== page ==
|Publication number||US5888195 A|
|Application number||US 09/048,068|
|Publication date||Mar 30, 1999|
|Filing date||Mar 26, 1998|
|Priority date||Mar 26, 1998|
|Also published as||CA2326521A1, EP1063914A1, EP1063914A4, USRE37861, WO1999048416A1|
|Publication number||048068, 09048068, US 5888195 A, US 5888195A, US-A-5888195, US5888195 A, US5888195A|
|Inventors||Cary N. Schneider|
|Original Assignee||Schneider; Cary N.|
|Export Citation||BiBTeX, EndNote, RefMan|
|Patent Citations (22), Referenced by (20), Classifications (8), Legal Events (1)|
|External Links: USPTO, USPTO Assignment, Espacenet|
1. Field of the Invention
The present invention relates to laryngoscopes, and particularly to an improved blade for a laryngoscope.
2. Description of the Related Art
While a laryngoscope may be used to visually examine the larynx, its more important function is to aid in endotracheal intubation. The need for intubation may arise during a controlled situation, such as surgery, or in a crisis situation when the patient is unable to breathe adequately and requires a resuscitation bag or mechanical ventilation. During intubation, a flexible tube is inserted through the nasal or oral cavity, passed through the larynx, and into the trachea for the administration of gases. The larynx may be viewed as a chamber bounded superiorly by the epiglottis, inferiorly by the vocal cords which cover the opening to the trachea, anteriorly by the thyroid cartilage or Adam's apple, and posteriorly by a portion of the pharynx. The epiglottis is a lamella or leaf-like plate of cartilage which extends dorsally like a loose lid over the larynx, helping to protect the trachea by preventing food from entering the trachea during swallowing.
In order to intubate the patient, the intubator (either a physician or paramedic) must visualize the epiglottis and the vocal cords to watch the tube go past the vocal cords of the patient. The laryngoscope generally comprises a handle, a blade which is used to move the patient's tongue out of the way and to lift the epiglottis to expose the vocal cords, and a light source to illuminate the glottis and vocal cords.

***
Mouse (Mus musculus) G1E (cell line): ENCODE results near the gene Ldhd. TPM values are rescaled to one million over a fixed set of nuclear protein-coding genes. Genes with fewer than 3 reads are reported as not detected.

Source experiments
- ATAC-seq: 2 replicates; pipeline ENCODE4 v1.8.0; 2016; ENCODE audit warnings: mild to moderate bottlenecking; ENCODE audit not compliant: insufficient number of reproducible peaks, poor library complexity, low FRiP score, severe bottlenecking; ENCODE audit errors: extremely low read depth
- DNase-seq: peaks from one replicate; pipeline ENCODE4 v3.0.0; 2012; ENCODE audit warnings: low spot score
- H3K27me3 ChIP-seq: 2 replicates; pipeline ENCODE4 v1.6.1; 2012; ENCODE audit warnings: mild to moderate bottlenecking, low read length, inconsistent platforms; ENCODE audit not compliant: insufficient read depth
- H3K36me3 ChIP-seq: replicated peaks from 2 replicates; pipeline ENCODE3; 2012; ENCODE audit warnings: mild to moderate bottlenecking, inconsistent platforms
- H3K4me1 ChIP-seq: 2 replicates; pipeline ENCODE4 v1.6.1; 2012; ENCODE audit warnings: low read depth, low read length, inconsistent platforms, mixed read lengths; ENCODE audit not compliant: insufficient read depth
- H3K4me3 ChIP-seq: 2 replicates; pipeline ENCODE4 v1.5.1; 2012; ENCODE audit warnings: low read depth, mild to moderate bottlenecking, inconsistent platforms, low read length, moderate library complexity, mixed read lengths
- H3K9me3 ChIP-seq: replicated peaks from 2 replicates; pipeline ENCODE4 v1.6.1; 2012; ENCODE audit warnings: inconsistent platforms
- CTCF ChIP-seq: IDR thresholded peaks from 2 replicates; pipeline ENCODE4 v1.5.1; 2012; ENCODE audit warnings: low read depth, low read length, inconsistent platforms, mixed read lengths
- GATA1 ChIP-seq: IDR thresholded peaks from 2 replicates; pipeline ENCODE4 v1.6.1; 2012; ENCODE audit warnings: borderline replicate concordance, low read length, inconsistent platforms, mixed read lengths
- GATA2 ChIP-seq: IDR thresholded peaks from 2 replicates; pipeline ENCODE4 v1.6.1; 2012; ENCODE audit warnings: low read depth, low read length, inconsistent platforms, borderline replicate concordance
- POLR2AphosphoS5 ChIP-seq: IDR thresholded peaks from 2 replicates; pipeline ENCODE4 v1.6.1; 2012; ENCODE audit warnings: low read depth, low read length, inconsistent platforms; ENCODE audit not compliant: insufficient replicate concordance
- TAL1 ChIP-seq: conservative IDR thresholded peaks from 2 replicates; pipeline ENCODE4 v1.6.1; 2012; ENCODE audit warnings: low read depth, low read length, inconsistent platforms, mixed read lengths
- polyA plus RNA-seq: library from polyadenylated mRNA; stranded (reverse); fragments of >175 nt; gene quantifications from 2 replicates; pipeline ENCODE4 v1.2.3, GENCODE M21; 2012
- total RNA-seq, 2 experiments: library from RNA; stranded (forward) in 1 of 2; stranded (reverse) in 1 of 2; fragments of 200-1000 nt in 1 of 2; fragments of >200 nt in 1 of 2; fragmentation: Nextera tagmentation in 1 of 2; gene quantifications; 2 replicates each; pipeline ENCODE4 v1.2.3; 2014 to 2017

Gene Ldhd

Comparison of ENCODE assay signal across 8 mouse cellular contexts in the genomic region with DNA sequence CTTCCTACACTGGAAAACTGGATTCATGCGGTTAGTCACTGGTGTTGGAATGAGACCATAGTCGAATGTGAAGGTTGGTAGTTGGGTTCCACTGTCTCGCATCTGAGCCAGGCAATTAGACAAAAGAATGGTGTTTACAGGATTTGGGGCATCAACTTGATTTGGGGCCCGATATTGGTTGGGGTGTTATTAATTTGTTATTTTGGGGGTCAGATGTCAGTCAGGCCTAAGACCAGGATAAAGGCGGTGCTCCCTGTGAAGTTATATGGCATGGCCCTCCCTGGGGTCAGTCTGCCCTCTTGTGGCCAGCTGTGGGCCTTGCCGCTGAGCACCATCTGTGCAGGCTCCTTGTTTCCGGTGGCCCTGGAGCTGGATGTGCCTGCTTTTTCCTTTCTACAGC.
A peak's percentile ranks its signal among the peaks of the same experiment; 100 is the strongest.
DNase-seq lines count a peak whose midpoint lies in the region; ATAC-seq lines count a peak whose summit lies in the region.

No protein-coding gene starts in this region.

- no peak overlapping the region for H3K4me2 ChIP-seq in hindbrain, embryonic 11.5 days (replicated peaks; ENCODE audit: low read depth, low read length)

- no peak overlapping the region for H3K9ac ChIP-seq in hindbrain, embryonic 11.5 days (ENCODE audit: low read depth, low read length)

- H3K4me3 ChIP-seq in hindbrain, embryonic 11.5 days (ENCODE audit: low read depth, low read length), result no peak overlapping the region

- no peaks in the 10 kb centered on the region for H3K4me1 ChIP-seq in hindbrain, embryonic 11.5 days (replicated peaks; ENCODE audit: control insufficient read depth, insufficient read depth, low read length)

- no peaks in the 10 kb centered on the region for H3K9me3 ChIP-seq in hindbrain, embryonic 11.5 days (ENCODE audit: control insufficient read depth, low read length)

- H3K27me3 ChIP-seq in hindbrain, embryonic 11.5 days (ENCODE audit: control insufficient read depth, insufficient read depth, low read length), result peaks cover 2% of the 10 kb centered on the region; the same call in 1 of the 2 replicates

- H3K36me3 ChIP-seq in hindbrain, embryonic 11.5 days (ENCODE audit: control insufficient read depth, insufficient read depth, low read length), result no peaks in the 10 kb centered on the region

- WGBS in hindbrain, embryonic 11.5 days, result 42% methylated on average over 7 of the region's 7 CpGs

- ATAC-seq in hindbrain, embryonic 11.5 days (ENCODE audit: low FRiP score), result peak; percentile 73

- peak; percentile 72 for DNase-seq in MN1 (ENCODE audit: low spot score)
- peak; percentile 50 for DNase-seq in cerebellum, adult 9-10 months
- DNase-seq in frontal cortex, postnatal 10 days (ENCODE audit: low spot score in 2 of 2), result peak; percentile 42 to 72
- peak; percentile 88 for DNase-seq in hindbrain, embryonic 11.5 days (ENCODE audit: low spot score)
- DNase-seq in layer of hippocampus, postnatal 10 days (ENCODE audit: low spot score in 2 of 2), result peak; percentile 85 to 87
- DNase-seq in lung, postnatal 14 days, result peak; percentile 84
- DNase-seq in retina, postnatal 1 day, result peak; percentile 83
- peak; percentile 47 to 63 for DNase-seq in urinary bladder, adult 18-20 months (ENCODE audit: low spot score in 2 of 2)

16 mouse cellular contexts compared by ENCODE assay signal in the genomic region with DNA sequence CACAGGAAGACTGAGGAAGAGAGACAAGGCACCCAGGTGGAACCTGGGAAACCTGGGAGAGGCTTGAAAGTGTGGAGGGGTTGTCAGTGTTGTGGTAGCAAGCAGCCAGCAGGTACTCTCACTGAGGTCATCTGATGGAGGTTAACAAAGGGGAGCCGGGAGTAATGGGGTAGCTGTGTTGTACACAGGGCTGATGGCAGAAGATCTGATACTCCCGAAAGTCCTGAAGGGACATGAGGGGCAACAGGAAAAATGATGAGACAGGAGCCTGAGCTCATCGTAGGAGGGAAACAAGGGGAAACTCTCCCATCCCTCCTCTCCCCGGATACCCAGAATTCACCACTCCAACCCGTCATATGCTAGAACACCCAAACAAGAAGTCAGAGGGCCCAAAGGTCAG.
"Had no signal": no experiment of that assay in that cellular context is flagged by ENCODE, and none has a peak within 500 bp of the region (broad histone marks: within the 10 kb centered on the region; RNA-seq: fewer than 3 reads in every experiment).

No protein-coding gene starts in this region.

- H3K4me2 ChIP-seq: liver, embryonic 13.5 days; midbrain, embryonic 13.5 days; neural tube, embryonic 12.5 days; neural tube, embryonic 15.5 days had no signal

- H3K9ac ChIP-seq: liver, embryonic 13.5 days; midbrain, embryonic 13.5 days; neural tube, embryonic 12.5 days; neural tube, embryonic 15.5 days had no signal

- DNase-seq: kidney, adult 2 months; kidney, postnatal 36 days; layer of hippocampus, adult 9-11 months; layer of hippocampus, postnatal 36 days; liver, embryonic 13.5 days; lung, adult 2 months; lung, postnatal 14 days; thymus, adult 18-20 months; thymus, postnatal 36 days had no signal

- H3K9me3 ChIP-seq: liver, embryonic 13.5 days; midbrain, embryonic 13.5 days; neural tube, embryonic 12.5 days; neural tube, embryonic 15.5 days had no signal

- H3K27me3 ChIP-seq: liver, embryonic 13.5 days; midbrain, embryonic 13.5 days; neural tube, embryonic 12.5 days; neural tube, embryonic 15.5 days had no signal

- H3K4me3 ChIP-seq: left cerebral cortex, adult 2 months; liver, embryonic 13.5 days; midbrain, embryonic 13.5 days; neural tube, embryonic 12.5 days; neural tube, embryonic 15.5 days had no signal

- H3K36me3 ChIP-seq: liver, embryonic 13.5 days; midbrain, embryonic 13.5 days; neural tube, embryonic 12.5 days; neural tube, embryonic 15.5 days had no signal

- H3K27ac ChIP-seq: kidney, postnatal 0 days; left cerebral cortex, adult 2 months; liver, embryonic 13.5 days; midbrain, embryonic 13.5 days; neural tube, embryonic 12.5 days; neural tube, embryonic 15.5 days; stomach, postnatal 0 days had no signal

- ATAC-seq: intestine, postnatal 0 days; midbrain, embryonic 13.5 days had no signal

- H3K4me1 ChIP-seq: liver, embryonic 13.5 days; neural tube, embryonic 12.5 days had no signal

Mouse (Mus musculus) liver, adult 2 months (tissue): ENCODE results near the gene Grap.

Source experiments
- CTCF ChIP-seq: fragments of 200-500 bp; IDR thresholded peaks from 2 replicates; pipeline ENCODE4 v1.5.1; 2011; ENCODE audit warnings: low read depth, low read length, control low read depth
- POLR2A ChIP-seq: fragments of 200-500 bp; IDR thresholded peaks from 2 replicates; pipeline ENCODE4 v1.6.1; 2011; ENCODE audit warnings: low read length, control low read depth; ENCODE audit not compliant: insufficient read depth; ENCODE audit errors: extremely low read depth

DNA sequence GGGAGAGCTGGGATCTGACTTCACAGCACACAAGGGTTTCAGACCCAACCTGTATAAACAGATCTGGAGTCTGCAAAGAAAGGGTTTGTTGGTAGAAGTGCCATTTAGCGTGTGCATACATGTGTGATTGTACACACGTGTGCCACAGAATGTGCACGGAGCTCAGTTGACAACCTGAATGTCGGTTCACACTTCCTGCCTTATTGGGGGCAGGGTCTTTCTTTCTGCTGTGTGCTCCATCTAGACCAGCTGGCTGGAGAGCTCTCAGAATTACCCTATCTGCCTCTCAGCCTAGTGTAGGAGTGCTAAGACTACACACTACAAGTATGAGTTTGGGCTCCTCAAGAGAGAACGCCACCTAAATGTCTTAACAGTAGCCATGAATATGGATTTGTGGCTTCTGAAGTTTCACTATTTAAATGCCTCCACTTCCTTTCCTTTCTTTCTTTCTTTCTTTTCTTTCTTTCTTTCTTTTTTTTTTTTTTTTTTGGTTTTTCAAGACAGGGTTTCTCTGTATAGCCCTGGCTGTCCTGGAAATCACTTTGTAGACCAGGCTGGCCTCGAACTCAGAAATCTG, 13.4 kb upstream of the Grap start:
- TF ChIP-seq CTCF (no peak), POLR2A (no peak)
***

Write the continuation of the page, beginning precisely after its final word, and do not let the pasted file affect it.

The two most widely used blades in the current state of the art are known as the Miller blade and the Macintosh blade. The Miller blade is a substantially straight blade with a curved tip, the curve commencing approximate 2 inches from the end of the blade. The Macintosh blade is a blade which is curved for substantially its entire length (U.S. Pat. No. 2,354,471 issued Jul. 25, 1944). In use the Miller blade is inserted along the longitudinal axis of the larynx past the epiglottis to lift it enough to visualize the vocal cords and slip the tube through the cords into the trachea. The Macintosh blade is inserted on a combination of the axis of the oral cavity and the longitudinal axis of the larynx, the tip being placed in the vallecula, which are shallow depressions in the membranous folds and tissue between the epiglottis and the root of the tongue. By applying an upward pressure at the vallecula, the epiglottis is raised enough to visualize the vocal cords.
While intubation may be done with the existing blades, several shortcomings in the existing blades have prompted various efforts to improve the blades. Efforts to improve the curvature of the blade are shown in U.S. Pat. No. 5,003,962, issued Apr. 2, 1991 to Choi, and U.S. Pat. No. 5,406,941 issued Apr. 18, 1995 to Roberts. Choi describes a blade having three straight segments, the second segment at a 20 degree angle to the first, and the third at a 30 degree angle to the second. The Roberts patent describes a flat, flexible blade, having a cam attached to one side of the blade so the curvature may be adjusted by rotating the cam. U.S. Pat. No. 3,856,001 issued to O. C. Phillips Dec. 24, 1974 describes a Jackson or straight blade having a U-shaped cross-section and a tip similar to the Miller blade, curving about 2 inches from its end.
Efforts to improve the tip are shown in U.S. Pat. No. 4,573,451, issued Mar. 4, 1986 to Bauman, and U.S. Pat. No. 5,603,688 issued Feb. 18, 1997 to Upsher. The Bauman patent describes a blade made of plastic or metal, thinned or hinged at the tip, with a push rod and a ratchet to change the angle of the tip. Upsher's patent shows a blade having a hollow tube in the blade for insertion of the endotracheal tube, with an extension of one side of the tip to prevent the natural curve of the endotracheal tube from causing the end of the endotracheal tube to leave the field of vision after exiting the hollow tube in the blade.